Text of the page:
Armed with copies of letters from chief constables around the country, who stated that live music enhances their communities and does not lead to disorder, the MU team were impressed by the knowledge Penrose already has of the issues and his openness to look at all possible remedies.
“He has definitely done his homework,” says Smith. “We went into the meeting and stated that our most radical approach – which we’re prepared to lobby about long term – would be to take music out of licensing completely and he didn’t reject that proposal out of hand.”
The minister also seems to agree that smaller venues need help. “He has great sympathy for small venue owners, but he also wants to meet with representatives of the Local Government Authority – who are our main adversaries – to hear their
‘Possibly the best meeting on the subject I’ve had with a government minister...’ – the MU’s John Smith on John Penrose (pictured)
concerns,” continues Smith.
“However, rather than picking up on the big screen example we usually use to show that the current Licensing Act is unfair, he was struck by the fact that venues can easily choose the option to go for recorded music and he was keen to establish what can be done to make things fairer.”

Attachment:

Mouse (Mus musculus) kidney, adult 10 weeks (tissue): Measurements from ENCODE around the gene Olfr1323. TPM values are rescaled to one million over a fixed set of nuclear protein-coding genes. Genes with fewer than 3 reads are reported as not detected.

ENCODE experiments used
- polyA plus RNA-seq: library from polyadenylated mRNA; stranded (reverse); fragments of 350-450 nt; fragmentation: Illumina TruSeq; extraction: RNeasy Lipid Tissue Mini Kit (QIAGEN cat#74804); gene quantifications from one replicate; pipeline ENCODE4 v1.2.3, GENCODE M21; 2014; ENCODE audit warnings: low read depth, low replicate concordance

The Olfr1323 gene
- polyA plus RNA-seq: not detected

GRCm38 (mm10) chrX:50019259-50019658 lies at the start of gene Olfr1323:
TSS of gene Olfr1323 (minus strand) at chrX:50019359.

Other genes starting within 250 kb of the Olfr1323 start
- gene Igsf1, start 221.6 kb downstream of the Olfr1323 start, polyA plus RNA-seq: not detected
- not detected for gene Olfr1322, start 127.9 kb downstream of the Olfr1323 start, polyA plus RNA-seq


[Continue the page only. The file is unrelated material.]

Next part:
Penrose has suggested one way of moving the debate forward would be to hold a forum in the DCMS offices where interested parties such as the LGA, LACORS, the police, the Musicians’ Union and UK Music could come together to discuss solutions that might work for all concerned.
Smith adds, “It genuinely seems that the minister wants to help us and the meeting was a great indicator that he is taking [us] seriously.” firstname.lastname@example.org
THE BUSINESS OF MUSIC www.musicweek.com
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FEATURES ACCORDING TO PLAN
Plan B’s big hit in an unpredictable second quarter
BMG Rights Management to follow up acquisition of Stage Three with another big buy in Q3
BMG sets stage to take on the majors
Publishing By Charlotte Otter and Paul Williams
BMG RIGHTS MANAGEMENT is planning another significant publishing acquisition before the end of the third quarter of 2010, following the purchase of UK independent Stage Three last week.
CEO Hartwig Masuch says the deal has allowed the organisation to “compete at eye-level in the UK with the majors” as it bids to become one of the world’s biggest music publishers.
Stage Three is the third significant purchase made by BMG and its owners, media group Bertelsmann and KKR private equity, this year and follows from the acquisition of US indie Cherry Lane and the Adage IV catalogue.
The German-owned company has been vocal about taking advantage of the fall in music asset prices due to the financial crisis and Masuch says the industry should expect more acquisitions from BMG by the end of the year. This will include acquisitions in the UK where the company has struck individual publishing deals with artists including Leona Lewis.